When travelling out on rural highways, it is vital to pay attention to ever changing weather and road conditions. Fog, rain, frosty patches, hail, sleet and falling leaves all present hazards to road users. Read on to find out how you can circumvent danger on the roads by paying special attention to the following hazards.
During fall and winter months, bridges can be very dangerous. Bridges are exposed to the elements on both top and bottom, so they will freeze over before the rest of the road. If you are driving too fast or not paying attention, you may not be able to feel the change in traction until it is too late. Use caution when transitioning from the pavement to a bridge surface. Use both hands to steer the vehicle smoothly, accelerate gradually and avoid any hard braking.
A shady patch of highway can have less traction than other parts of the road. Combine some frost with a blind corner and the results can be deadly. Use caution if your driving takes you over bridges, down tree-lined roads, or anywhere where shadows cross dew-laden highways. Drive within the posted speed limits, slow down before blind curves, and look well ahead to spot any shaded areas.
Black ice is caused by moisture freezing on a roadway surface. Usually unseen by drivers, it forms below overpasses, on bridges, in shaded areas and where there is water running across pavement. If you are driving in an area where frost occurs, black ice is always a possibility. If the asphalt looks shiny and black rather than grey or white, use extra caution, reduce your speed and avoid using cruise control.
Make sure your headlights are turned on and clean as the sunlight fades. Reduce your speed and increase your following distance particularly when driving at dusk or at dawn. To get the best visibility, make sure your headlights are properly aimed; this is important so that the lights don’t bother other road users. Avoid looking directly at oncoming headlights, look to the right edge of your driving lane until the other vehicle passes.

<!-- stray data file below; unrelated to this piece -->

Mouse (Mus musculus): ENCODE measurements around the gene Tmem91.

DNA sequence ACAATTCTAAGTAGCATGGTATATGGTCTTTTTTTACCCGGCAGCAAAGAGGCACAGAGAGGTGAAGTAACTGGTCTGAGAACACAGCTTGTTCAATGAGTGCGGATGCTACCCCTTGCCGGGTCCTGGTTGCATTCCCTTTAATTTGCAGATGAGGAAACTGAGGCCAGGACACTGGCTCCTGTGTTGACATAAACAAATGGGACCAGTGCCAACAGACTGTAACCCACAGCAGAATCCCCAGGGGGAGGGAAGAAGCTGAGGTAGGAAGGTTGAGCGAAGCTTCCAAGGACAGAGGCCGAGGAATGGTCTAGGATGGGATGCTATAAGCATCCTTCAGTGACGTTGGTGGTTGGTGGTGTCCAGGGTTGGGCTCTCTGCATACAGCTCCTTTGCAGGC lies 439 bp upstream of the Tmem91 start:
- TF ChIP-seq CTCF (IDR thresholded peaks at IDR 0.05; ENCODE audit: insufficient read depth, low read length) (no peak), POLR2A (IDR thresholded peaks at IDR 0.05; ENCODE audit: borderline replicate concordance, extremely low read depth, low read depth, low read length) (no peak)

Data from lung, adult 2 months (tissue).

Early fall storms can often be sudden or include heavy rainfall. During the summer, an accumulation of oil and rubber buildup on roadways could become extremely slick with a heavy rainfall. Slow down in the rain, avoid any hard braking, look well ahead and when approaching a mandatory stop intersection, brake sooner and more smoothly than usual.
In Alberta, fog is found in low lying areas or in places surrounded by trees, hills or mountains. Fog can limit visibility and change the perception of distance. When encountering fog, slow down. Many crashes happen in fog because the driver was going too fast for conditions and rear-ended the vehicle ahead. Reduce your speed, don’t overdrive your headlights and use extra caution.
In the fall, trees shed leaves that can end up covering residential streets and rural roads. It is important to realize that leaves can be slippery, especially when wet. To avoid a chance of skidding on them, hard acceleration, braking or any sharp sudden turns should be avoided when driving over a pile of leaves. Also keep in mind that under those leaves, there may be a pothole, or a dip in the pavement. Increase your following distance when driving in areas with wet leaves and observe the vehicles ahead of you so you can react accordingly.